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Education - Children's Right to Eduction
Authors | Paula Proudlock, Katharine Hall 1
Children’s Right to Education
The South African Constitution, in Section 29 (1) (a) of the Bill of Rights, provides everyone with the “right to basic education”. Section 29 (1) (b) adds that everyone also has the “right to further education”.
Education is essential for children to develop into their full potential. It is considered so important that human rights treaties prescribe that governments must provide free compulsory primary education for children. This is a minimum core obligation of governments in terms of international law.
Article 13 of the International Covenant on Economic, Social and Cultural Rights provides that everyone has the right to education and, to achieve the full realisation of this right, “primary education must be compulsory and available free to all”. Article 28 of the United Nations Convention on the Rights of the Child (CRC) also obliges the State to “make primary education compulsory and available free to all”.
While providing that the State must ensure that the full right can be progressively implemented over time, international law creates a minimum core of the full right that must be provided immediately (free compulsory primary education). When assessing whether a state is adhering to international law, international monitoring bodies will concentrate first on assessing whether the minimum core has been provided. The State’s provision of sufficient numbers of schools, as well as funding to primary schools to ensure access for all children is considered part of the minimum core that must be provided immediately.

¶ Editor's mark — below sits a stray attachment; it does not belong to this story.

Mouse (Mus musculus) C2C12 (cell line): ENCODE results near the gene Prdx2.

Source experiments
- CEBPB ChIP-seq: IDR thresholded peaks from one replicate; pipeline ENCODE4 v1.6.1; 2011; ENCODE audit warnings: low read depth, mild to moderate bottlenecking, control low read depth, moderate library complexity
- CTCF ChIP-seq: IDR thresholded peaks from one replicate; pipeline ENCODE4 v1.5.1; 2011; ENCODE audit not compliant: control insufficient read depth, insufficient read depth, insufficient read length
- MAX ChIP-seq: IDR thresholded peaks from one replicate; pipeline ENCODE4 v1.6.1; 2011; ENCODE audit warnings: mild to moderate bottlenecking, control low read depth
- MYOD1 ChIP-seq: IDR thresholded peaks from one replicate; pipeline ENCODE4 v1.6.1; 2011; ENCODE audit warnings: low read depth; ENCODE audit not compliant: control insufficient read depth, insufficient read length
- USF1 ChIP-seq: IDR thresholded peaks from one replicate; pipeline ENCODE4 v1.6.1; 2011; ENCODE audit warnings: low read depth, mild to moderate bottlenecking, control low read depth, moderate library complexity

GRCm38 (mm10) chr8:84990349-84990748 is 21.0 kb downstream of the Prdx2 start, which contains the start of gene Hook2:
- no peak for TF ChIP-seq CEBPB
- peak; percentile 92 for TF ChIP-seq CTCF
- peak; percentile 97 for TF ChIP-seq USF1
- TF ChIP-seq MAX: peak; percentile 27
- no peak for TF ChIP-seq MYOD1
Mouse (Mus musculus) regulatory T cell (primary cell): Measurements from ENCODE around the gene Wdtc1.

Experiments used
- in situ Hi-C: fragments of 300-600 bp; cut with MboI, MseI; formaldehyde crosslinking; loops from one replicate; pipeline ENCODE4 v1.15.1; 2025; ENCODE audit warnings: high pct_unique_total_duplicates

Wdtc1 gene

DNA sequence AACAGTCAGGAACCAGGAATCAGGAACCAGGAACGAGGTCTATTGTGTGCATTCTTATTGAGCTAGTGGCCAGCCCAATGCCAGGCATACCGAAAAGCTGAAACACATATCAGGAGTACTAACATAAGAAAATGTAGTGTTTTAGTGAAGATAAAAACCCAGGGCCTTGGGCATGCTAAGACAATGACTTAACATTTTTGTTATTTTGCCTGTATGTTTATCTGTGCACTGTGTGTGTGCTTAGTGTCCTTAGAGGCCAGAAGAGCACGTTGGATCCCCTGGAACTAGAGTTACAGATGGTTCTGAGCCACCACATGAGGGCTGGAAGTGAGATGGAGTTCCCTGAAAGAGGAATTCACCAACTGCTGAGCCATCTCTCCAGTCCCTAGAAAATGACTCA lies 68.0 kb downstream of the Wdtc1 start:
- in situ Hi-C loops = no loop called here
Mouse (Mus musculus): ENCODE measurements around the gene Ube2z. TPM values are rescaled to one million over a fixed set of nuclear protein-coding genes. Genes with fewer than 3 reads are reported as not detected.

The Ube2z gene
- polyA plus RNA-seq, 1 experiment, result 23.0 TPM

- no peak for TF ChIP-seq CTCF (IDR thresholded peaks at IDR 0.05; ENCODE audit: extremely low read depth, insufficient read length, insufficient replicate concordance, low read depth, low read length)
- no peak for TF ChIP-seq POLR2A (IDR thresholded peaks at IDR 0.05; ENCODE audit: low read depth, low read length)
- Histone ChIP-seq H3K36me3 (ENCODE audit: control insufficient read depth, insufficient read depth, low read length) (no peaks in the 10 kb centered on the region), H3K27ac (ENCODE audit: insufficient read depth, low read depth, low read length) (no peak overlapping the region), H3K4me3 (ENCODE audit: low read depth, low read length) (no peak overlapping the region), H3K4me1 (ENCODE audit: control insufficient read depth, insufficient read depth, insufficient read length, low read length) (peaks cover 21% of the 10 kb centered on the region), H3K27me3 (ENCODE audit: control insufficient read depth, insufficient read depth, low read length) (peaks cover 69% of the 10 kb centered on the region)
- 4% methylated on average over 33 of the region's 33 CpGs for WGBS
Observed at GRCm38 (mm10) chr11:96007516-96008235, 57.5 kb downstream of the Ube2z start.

The attendance rate is also a good indicator of whether a state is meeting its minimum core obligation.
In South Africa, the dominant debate is about access to education, due to problems with the design and implementation of the school fee exemption system, with many reported cases of poor children being denied access to schools.
While the school fee debate has been the main concern in South Africa as far as children’s right to education is concerned, there are other issues that have an impact on whether or not children are able to access and enjoy their right to education. These include:
If we want to measure whether children’s right to education is being realised, we need to look at indicators that provide information on availability of education, access to education, quality of education and the outcomes of education. Indicators developed at an international level and in South Africa are all aimed at measuring these four areas. Some indicators reflect purely on the issue of access or availability, while most indicators provide information on all four areas.
The education indicators on the Children Count – Abantwana Babalulekile web site provide information on availability of, access to, quality of and outcomes of education.
The indicators available in this domain are:
The number and proportion of children attending an educational institution
The number and proportion of children living far from the nearest school
Gender Parity Index in schooling
Number and proportion of schools with access to adequate sanitation
Number and proportion of schools with access to water on site
1 Children's Institute